Changing Affordances in Stair Climbing: The Perception of Maximum Climbability in Young and Older Adults

Jürgen Konczak, Harry J. Meeuwsen, Marie E. Cress

Research output: Contribution to journalArticlepeer-review

163 Scopus citations

Abstract

This experiment extended Warren's leg-length model by investigating the relevance of leg strength and joint flexibility on perceptual judgments of climbability. From a set of 8 stairs (riser heights: 38-91 cm), 24 older and 24 young adults were asked to identify the highest stair they could climb without using their hands or knees. Ss then attempted to climb the selected stair. Tall and short young observers perceived similar action boundaries despite leg-length differences. Tall and short older adults had divergent action boundaries when a single-scale leg-length model was applied. A regression model that used flexibility and leg-strength measurements provided a better fit of the older adult data, indicating that models applying functional (kinematic and kinetic) criteria might be useful in describing lawful relationships between organisms and the environment.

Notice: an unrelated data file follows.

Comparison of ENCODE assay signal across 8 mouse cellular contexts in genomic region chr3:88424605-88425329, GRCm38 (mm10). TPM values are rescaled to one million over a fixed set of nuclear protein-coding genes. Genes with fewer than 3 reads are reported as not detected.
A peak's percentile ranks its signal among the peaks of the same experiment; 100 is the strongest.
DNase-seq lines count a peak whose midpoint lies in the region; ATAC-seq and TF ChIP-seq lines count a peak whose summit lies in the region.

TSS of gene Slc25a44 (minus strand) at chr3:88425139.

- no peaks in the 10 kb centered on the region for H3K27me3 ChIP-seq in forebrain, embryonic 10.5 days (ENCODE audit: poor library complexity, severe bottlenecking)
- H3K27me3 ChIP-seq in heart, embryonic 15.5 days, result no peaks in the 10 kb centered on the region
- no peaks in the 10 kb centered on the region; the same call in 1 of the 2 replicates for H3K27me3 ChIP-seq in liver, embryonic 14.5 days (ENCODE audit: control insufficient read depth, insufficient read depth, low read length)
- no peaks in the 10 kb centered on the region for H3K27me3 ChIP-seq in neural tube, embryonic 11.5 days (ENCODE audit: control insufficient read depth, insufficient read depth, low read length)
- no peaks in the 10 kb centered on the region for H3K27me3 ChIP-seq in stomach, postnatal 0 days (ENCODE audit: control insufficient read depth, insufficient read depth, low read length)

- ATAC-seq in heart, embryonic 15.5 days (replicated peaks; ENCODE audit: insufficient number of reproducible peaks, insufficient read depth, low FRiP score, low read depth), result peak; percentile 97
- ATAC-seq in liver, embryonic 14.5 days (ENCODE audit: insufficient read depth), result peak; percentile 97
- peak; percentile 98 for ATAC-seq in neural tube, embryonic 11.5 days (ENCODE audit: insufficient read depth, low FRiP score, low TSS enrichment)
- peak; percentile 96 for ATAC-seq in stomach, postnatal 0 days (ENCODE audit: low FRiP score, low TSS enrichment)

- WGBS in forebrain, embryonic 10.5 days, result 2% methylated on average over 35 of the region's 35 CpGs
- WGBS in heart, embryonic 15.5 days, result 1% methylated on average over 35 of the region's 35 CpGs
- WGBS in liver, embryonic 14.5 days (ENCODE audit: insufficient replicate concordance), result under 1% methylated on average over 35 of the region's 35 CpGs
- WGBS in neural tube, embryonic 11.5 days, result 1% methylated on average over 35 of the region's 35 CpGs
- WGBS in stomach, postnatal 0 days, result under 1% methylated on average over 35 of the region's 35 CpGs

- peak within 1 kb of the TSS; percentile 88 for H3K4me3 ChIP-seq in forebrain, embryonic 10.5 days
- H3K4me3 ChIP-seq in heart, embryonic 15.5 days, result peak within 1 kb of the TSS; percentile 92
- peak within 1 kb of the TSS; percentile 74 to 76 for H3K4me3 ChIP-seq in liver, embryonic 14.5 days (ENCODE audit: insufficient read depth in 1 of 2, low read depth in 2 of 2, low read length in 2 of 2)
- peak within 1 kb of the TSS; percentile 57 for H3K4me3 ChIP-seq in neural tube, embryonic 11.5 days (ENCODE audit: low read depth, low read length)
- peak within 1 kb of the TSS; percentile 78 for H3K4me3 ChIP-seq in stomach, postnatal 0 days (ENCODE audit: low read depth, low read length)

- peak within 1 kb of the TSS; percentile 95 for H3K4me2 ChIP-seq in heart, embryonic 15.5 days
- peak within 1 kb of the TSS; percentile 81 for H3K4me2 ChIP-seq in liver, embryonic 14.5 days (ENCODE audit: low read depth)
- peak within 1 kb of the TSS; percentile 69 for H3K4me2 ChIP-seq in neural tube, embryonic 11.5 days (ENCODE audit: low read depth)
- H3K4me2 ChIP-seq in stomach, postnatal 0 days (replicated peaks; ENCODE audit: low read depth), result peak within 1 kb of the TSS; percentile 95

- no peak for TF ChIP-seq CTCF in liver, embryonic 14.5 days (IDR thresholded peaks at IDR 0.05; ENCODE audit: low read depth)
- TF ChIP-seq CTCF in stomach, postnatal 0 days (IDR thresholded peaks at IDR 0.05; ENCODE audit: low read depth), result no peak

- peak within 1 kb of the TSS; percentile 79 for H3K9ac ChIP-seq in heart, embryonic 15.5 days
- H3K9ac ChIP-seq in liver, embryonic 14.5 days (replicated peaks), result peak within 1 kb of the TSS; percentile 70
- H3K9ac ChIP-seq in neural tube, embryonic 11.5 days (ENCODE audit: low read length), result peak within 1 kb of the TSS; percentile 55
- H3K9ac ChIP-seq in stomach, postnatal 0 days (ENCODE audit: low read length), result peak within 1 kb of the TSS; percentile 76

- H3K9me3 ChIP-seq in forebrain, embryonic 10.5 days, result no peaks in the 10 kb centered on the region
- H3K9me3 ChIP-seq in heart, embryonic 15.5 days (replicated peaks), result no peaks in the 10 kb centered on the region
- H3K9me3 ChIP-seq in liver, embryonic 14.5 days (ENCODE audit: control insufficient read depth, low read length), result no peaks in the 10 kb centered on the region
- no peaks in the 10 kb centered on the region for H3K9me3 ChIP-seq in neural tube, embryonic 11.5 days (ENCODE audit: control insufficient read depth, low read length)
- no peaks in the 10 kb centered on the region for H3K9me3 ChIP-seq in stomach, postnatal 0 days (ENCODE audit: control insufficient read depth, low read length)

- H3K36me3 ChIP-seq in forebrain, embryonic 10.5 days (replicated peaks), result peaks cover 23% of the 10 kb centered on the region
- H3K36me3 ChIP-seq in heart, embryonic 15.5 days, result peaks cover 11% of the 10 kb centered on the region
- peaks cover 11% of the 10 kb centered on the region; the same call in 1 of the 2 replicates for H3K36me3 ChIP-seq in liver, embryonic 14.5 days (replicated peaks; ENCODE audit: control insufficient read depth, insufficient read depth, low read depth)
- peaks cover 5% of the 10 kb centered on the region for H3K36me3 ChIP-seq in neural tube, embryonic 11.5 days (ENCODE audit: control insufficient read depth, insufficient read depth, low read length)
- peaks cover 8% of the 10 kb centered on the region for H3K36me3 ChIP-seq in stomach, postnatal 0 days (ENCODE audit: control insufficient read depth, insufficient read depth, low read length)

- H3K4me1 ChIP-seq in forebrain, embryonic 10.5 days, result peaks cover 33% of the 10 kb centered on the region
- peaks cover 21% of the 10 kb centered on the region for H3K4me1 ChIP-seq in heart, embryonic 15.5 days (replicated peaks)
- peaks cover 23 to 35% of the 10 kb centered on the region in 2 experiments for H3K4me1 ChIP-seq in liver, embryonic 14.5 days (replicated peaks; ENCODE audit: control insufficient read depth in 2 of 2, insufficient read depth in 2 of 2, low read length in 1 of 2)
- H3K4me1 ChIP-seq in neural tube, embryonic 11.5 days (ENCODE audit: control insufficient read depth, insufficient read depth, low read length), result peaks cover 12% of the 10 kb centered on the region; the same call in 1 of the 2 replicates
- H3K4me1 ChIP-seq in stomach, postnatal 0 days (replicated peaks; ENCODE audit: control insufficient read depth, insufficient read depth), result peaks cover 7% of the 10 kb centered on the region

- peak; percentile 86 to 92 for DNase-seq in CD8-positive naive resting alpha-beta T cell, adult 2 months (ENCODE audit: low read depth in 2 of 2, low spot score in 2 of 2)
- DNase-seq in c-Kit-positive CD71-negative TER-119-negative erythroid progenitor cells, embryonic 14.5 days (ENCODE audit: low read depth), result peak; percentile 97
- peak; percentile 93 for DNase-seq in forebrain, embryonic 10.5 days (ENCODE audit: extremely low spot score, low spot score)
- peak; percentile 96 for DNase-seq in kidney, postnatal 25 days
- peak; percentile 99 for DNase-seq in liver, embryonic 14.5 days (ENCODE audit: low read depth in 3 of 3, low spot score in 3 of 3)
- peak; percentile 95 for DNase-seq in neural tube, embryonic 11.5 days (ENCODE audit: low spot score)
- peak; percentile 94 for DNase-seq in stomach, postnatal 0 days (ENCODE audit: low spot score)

Original languageEnglish (US)
Pages (from-to)691-697
Number of pages7
JournalJournal of Experimental Psychology: Human Perception and Performance
Volume18
Issue number3
DOIs
StatePublished - Aug 1992

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